The Optimal Way to Handle Debt

Here’s a fun finance game. Pick either prize.

Behind Door 1: A cool million bucks, packed into $1,000 bundles of crisp Hamiltons smelling of rich mahogany.

Behind Door 2: Yours truly, also smelling rich. And promising to give you $1 today. And $2 tomorrow. And $4 the next. And to continue providing double the prior day’s gift every morning for a total of 20 days. “I’m good for it,” I tell you, with a disarming wink.

What do you choose? There’s Jeopardy! music playing the background: Think fast, superstar.

Your pulse quickens. Your math-y left hemisphere lights up like the main stage at Bonnaroo. You’re thinking, “…$8 plus $16 plus $32…” You’re furiously trying to recall something your pre-algebra teacher said about daily doubling sums. You wish you’d worn your retro-hipster-ironic-cool calculator wristwatch. “Stupid iWatch!” you exclaim. You go with the cool mil.

And – facepalm – you lose about $50 grand.

That Escalated Quickly
That Escalated Quickly

Well, you didn’t really lose. Either outcome was purdy durned a’ight (as they’d say at Bonnaroo). And besides, you had limited time. You panicked. And you didn’t wear the right timepiece.

So you get a pass.

But explain this one: Why do reasonable and intelligent people still sock their financial selves in the face when in a similar situation, except with plenty of time and calculators to figure which option is better?

What I’m talking about here is debt repayment. And, specifically, the nonsensical and contorted schemes people undertake when plotting how to repay their debts.

Go Deep

Let’s just set the stage here. We Americanos love us some debt.

And, yeah, some leveraging can be a good thing. Recall the compelling arguments for investing up to 200% of your holdings in equities. That’s levered up, baby.

But the way debt tends to be used by U.S. consumers is downright nasty. There are such great mountains of credit card, auto and other consumption-oriented debt that navigating the statistics requires carabiners and rope.

  • There’s also quasi-consumption debt like mortgages and student loans that lots of households have to service. But these types of debt are arguably beneficial since mortgages enable tax benefits and can improve certain households’ portfolio profiles. And student debt carries the presumption of increased future earnings and some tax benis. So these two kinds of debt are functionally different from true consumer debt.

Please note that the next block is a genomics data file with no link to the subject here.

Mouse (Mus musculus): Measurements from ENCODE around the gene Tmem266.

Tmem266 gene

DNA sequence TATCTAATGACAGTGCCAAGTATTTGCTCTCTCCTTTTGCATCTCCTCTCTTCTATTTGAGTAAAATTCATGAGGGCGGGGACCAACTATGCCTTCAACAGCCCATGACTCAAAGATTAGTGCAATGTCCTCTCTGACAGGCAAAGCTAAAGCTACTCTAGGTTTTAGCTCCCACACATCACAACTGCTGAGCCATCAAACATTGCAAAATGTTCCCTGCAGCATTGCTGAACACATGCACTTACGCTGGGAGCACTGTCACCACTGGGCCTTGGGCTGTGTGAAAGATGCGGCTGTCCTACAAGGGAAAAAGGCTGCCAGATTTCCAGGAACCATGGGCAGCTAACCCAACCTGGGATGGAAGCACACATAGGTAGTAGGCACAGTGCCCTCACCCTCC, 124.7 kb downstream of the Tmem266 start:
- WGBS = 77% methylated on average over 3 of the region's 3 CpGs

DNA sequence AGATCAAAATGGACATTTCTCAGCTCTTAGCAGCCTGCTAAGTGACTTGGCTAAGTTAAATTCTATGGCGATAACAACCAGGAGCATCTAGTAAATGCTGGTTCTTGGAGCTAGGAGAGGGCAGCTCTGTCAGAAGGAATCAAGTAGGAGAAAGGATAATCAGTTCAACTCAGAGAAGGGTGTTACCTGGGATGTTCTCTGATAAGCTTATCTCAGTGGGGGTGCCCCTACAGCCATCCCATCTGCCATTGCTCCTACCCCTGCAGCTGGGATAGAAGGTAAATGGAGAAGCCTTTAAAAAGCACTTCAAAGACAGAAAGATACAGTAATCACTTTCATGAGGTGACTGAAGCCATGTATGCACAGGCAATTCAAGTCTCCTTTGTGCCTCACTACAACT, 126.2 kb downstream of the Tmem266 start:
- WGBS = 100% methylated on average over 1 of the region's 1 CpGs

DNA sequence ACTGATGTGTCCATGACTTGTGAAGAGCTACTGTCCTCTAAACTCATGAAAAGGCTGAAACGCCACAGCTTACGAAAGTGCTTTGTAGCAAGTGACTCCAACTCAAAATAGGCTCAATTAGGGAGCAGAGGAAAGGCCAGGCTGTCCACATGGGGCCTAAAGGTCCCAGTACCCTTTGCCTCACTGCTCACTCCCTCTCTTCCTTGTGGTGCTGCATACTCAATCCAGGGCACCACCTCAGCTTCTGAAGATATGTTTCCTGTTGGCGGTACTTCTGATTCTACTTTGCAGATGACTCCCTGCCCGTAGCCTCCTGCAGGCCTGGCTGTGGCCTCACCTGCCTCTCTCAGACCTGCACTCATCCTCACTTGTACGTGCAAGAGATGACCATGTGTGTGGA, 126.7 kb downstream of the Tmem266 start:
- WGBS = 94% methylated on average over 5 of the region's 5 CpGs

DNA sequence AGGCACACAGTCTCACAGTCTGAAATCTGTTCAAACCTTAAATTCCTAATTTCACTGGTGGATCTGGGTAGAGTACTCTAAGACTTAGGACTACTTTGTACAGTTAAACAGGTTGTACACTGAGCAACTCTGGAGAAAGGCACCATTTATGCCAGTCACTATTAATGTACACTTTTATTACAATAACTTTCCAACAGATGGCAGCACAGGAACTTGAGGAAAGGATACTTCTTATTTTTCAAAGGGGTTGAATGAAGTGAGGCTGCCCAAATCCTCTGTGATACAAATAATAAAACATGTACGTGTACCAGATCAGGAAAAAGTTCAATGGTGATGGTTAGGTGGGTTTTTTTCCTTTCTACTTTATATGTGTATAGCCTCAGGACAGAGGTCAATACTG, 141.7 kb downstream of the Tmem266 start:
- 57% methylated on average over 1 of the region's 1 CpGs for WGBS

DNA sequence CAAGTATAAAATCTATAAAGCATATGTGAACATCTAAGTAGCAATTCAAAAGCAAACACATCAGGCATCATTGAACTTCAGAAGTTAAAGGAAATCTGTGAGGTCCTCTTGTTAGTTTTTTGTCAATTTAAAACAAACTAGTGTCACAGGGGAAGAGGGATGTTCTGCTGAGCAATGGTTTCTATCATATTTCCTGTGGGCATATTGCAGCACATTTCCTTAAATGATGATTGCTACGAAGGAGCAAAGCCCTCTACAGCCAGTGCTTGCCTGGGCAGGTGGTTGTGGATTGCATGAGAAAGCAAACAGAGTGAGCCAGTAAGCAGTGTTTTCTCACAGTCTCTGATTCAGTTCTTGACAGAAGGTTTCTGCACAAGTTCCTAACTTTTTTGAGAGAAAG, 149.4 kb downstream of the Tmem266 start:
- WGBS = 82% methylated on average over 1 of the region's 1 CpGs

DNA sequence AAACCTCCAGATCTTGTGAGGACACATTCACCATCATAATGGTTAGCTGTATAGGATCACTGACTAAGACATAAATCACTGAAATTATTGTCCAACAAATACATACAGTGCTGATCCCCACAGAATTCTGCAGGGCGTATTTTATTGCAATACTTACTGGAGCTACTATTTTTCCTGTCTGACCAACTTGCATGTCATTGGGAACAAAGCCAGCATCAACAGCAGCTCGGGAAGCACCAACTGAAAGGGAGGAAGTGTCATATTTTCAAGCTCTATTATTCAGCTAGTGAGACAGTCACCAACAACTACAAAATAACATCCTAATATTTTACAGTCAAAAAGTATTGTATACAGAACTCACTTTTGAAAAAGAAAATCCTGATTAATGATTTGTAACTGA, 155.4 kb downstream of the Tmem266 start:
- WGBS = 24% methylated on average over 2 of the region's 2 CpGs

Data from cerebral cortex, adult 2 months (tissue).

But they’re all part of the mix: Most U.S. households have lots of debt, and lots of types of debt. And virtually all of it carries at different interest rates with different tax consequences. None of which is all that mysterious or hard to figure out.

U.S. Household Debt Composition
U.S. Household Debt Composition

Go Shallow

So why do so many U.S. households do such a disastrous job of un-levering? Why is it so common to hear people talk about repaying debt like there’s something to it other than dollars and sense?

If you’ve got $25,000 in credit card debt on your Visa slurping up interest at a 15% APR, and you’ve got $25,000 on your MasterCard slurping up 10%, there’s no question: Pay the 15-percenter first. Entirely.

But people muck up debt repayment by focusing on other criteria instead of the numbers.

You hear stuff like: “I’m repaying my lower-APR card first because I’ve only got $10,000 on it. And I’ll get a big motivational boost when I finally pay it off! To hell with the interest accruing on my other card’s $45,000 with double the APR!”

Or: “I’ve got a 30-year mortgage at 3.2% interest, and I’m repaying it ahead of schedule because it makes me feel good to get a jump on things. I hate this super-low-cost borrowing environment, and I hate interest deductions on my taxes! By the way, I also lease a luxury SUV!”

There’s no ground-shaking analysis needed to see the blatant self-flagellation going on with stuff like this.

And there’s (almost) no overwhelmingly cool FL-styled economics gymnastics needed to prove the point.

It’s just so simple.

You should pretty much always pay off your highest-interest debt first. Pretty much.

A Little Deeper

So let’s go ahead and immortalize this truth in a snazzy summary covering the four most common types of household debt and, hell, throw in some sweet econ gymnastics for kicks and shimmies.

Credit Cards
Credit Cards (By Lotus Head from Johannesburg, Gauteng, South Africa (, via Wikimedia Commons)

Which debts should be repaid first?

1a. Credit Cards

The highest-APR debts are almost always credit cards. Not only are these by far the most expensive, they also give us zero tax benefits.

Get rid of them as quickly as possible, starting with the highest-APR card. Punto.

Just having to say this makes me want to throw some folding chairs.

1b. Auto Loans

Tied for first are auto loans. There’s no tax benefit to carrying meat crate debt. And meat crates lose value more rapidly than in-laws overstay their welcome.

So if you have meat crate debt, you need to get rid of it, no matter how low the APR seems. That’s because the nominal interest rate on auto loans vastly understates the effective, real cost of carrying the loan. This is one reason you’re better off getting rid of low-APR auto debt than repaying higher-APR student debt, or maybe even credit cards.

Let’s say you get a loan at 3% over 60 months to finance 90% of a Ford F-150’s $50,000 sticker. You’ve got a 3% loan on $45k, right? Wrong-ish.

Because the Ford depreciates at a rate of, say, 12% per year, you should really add back the depreciation loss to your carrying cost of the debt. Roughly calculated out: You’ll pay nominal interest on the loan during the first year of about $1,200. But the $45k in financed value depreciates by 12%, or by about $5,400. So, adding $5,400 to the $1,200 equals $6,600. Which implies a true cost of auto debt around 5.5x what your nominal interest rate tells you: about 16.5% during that first year!